Book Review: Harry Potter and the Cursed Child


Harry Potter and the Cursed Child by Jack Thorne

2/5 stars

I did not plan on reading this any time soon. As you may know, it was not on my scheduled Summer Reading List and all the negative and positive hype around the play had me worried and ready to wait until the noise had died down. But. It is Harry Potter and the idea of new information on these fictional characters I love so much was powerful and I found myself a hundred pages in the night of the book’s release.

This is a hard review to write. I loved reading the play, because of the excitement of learning more about Harry, Hermione, Ron, and co. But, the play was not good and that was really sad.

Part of me thinks that this story was doomed from inception, that it would inevitably read as fan fiction, and possibly bad fan fiction. I mean, first we have a new writer (which is pretty much the definition of fan fic). Second, we have a new medium. I love plays. I love seeing plays and I also enjoy reading them. But Harry Potter has never been written as a play before and the way the play was written (visions of the past, clips of old moments, time travel and rewriting previous scenes), coupled with the fact that as a play, we lost a narrative voice and an insight into the story that goes past character’s lines and brief actions, lead to me feeling as if this play was the most basic form of gratuitous fan fiction coupled with a bad storyline.

Spoilers will follow:

I love Severus Snape for his flaws and his sacrifice and Cedric Diggory for his bravery. I love James and Lily Potter for their love and perpetual youth. That being said, the time travel in this play felt like a cheap plot device used so that the fans could see their fan favorites again and this smorgasbord of pandering would have been so much better off it had instead focused on developing new characters, enriching old characters, and remaining routed in the present and the issues that the son of Harry Potter.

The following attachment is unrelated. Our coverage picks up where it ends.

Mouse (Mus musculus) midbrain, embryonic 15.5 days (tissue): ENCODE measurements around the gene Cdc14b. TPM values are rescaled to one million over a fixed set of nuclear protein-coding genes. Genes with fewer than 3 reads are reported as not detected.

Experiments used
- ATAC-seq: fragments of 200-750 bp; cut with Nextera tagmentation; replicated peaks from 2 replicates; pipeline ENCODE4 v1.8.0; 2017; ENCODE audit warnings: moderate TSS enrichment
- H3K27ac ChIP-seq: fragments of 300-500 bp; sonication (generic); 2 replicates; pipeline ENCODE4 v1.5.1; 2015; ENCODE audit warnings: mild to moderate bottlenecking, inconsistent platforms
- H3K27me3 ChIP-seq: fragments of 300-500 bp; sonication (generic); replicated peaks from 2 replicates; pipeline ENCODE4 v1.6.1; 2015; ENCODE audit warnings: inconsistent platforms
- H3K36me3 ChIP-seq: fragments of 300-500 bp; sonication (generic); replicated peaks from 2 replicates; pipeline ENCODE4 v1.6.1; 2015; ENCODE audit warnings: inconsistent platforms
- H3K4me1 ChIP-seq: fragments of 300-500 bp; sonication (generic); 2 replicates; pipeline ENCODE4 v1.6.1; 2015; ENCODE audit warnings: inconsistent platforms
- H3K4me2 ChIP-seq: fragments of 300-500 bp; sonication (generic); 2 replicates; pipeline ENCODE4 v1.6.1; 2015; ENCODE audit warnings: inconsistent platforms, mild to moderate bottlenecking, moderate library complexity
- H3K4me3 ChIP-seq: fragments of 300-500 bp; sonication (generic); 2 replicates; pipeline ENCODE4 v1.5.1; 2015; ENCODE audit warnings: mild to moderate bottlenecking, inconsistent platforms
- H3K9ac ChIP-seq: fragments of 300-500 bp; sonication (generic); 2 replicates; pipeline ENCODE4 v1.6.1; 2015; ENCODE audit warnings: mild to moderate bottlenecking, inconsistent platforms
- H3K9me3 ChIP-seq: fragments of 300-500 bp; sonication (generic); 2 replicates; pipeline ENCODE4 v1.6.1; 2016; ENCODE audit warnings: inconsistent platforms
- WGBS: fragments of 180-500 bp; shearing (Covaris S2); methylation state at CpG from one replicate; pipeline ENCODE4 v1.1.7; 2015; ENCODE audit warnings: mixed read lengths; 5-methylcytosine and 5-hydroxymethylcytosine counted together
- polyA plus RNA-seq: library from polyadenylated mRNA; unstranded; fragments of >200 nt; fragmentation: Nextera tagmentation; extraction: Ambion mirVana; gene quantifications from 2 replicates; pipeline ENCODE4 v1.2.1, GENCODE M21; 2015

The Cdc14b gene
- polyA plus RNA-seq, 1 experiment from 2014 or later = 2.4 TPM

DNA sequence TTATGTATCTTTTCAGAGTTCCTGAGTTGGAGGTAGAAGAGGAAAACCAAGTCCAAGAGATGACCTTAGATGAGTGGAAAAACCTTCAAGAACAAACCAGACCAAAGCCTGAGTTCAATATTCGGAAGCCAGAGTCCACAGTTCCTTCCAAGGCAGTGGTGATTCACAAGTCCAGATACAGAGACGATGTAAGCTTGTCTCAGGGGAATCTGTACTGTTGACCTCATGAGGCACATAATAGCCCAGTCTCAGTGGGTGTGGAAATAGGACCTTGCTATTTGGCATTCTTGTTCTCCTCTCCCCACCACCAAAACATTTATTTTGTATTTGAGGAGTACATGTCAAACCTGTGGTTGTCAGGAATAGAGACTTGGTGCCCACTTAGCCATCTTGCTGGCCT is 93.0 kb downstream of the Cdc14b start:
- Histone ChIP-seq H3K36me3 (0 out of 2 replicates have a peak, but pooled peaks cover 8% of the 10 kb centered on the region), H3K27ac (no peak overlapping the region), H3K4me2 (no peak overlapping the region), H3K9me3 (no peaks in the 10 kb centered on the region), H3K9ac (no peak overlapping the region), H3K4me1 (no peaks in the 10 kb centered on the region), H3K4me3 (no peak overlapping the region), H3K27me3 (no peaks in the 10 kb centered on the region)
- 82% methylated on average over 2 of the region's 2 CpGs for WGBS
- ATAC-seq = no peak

The characters were also something I had an issue with. Ginny has basically no personality. We’re told that she’s a mother and a wife and she worries about Albus. Hermione has lost her depth. Ron is a caricature of his movie-self (and this play is so focused on best friend brotherhood, so where is the depth to Ron and Harry’s friendship?). And I’m sorry, but I do not believe this characterization of Harry Potter as a father who has failed his son. Harry Potter was an outcast and even when he had a hero’s life and responsibilities thrust upon him, he was an outsider with the weight of the world on his shoulder. I do not believe that he would have not put a 100% into developing relationships with his children, especially when Albus was viewed as the outsider of his family. All Harry wanted was a family and to belong, and I cannot believe in a Harry who would not understand Albus’ pain (the fact that Harry recognizes this at the end of Albus’ school days is too damn late for me to believe). Dumbledore breaking down in tears as a portrait was also a strange thing for me to picture.

I’m going to have trouble viewing this storyline as canon. I guess because of all the time rewriting, I just have to know that: Super Spoilers: Harry’s second son was different, a Slytherin, and he had a bad relationship with Harry up until his last few years of school, and that Bellatrix had sex with Voldemort (What?!) and their daughter is now locked up. Also, Albus is besties with Draco’s nice son. The rest I’m going to just let fade away. Except for Snape. It was fan junk but Snape allowing himself to not exist again in order to right his mistakes was the only part I loved.


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